coral since 1996 say the black water event from last spring is to blame.
"I'm sure that's what caused it," said James Porter, a leading coral expert
who heads the research team. "It's something to do with the water chemistry,
but it's beyond anything we know about."
Porter said his team of researchers measured a 60 percent loss of over one
year, "which is the highest rate of loss we have ever seen anywhere in the
Florida Keys in a single year," he said. "Even Hurricane Georges did not do
this kind of damage."
Five coral species were completely wiped out in areas Porter monitors in the
content Keys, a crowd of patch reefs and mangrove islands just north of the
island chain. He noted the demise of centuries-old boulder corals, and large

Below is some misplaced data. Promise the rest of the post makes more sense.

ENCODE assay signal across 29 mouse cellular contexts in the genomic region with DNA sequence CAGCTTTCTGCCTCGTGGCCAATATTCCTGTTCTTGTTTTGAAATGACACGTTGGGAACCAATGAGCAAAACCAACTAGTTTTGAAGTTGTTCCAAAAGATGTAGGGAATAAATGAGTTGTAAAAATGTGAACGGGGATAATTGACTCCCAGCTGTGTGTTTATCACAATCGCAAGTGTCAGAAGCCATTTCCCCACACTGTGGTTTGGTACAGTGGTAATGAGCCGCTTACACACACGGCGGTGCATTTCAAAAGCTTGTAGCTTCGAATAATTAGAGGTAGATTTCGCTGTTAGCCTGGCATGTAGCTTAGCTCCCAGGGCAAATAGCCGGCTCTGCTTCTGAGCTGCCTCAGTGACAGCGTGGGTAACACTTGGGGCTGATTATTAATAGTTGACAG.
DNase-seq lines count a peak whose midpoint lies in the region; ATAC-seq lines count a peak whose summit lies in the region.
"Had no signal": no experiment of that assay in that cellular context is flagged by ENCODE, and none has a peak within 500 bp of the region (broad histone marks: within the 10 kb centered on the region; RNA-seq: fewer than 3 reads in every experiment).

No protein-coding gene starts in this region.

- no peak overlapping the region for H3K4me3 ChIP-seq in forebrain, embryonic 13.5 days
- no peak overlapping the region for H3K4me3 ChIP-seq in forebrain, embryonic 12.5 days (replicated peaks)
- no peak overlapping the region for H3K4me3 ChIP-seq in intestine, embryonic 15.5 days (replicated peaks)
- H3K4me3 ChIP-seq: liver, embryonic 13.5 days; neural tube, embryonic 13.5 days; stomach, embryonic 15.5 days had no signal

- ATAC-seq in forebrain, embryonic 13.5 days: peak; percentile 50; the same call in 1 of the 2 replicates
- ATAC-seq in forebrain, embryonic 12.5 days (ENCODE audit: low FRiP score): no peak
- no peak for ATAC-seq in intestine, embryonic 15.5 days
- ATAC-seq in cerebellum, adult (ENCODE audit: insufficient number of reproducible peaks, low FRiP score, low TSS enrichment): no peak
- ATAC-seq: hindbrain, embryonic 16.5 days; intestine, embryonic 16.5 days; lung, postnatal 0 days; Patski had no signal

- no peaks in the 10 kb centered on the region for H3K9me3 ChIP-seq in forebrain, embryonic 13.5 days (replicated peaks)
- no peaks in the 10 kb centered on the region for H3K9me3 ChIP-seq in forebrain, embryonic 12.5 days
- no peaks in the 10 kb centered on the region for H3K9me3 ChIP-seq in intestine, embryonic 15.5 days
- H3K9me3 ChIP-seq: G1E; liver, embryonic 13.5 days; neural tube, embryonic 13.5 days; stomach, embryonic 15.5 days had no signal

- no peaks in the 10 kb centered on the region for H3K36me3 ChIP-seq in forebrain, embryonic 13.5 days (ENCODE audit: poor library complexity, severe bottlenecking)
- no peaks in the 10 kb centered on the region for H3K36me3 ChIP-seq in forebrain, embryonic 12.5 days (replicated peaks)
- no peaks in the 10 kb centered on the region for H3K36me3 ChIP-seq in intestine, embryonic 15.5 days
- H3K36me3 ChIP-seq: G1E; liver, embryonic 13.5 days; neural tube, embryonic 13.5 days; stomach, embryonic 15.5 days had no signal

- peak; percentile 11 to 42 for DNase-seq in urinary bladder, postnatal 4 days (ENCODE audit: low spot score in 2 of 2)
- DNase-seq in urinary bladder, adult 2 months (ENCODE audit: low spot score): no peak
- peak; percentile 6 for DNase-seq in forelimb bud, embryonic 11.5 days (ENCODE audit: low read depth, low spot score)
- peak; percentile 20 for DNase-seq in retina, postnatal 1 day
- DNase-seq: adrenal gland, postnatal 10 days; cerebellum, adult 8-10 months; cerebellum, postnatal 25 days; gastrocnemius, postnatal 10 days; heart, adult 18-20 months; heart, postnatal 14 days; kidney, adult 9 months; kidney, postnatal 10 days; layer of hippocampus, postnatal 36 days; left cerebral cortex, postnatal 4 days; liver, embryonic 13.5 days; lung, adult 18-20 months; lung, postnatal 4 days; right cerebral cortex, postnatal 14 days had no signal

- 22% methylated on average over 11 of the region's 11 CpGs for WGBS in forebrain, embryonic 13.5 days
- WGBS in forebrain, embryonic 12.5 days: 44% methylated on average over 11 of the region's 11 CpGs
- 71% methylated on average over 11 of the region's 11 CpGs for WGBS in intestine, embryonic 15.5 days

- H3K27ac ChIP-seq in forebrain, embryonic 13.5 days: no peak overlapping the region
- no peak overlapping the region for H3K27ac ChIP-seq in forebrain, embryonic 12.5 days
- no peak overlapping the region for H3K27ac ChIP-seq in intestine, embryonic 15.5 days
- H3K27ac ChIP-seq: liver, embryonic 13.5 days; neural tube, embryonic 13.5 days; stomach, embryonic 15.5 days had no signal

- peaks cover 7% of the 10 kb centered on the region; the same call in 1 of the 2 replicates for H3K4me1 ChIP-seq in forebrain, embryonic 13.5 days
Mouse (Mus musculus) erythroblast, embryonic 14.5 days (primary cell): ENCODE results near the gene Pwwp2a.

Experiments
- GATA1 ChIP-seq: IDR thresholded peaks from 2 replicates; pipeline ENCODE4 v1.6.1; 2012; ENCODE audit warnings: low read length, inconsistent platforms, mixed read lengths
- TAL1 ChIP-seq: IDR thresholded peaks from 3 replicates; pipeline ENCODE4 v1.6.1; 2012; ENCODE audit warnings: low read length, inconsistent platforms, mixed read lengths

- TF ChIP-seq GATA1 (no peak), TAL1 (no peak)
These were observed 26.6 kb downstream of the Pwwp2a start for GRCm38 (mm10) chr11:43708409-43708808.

numbers of other bottom dwellers such as sea squirts, sea biscuits and
Joining Porter in his assessment of the area's sea life is marine collector
"Most of the brain corals in the Northwest Channel are dead," Nedimyer said.
"I could go on. The Middle and upper Keys look good, but the Lower Keys and
Key West were hammered. But we're not supposed to worry because this is a
Officials in the spring characterized the event as naturally occurring and
similar to a 100 years flood.
No assessment is yet in on the area hundreds of square miles in size and
farther north where satellite pictures showed the water pooled for months
beginning in November 2001 and then washed over the Keys.
What worries some environmentalists and others along the Southwest Florida
coast is the appearance in recent weeks of another mass of black water that
formed off Sanibel Island near where the Caloosahatchee River - an outlet
for Lake Okeechobee - empties into the Gulf of Mexico.
Jim Anderson, a Sanibel pilot, said he at first thought the water was oil.
Others who live along the Caloosahatchee River say they've seen a drop in
water quality there over recent weeks.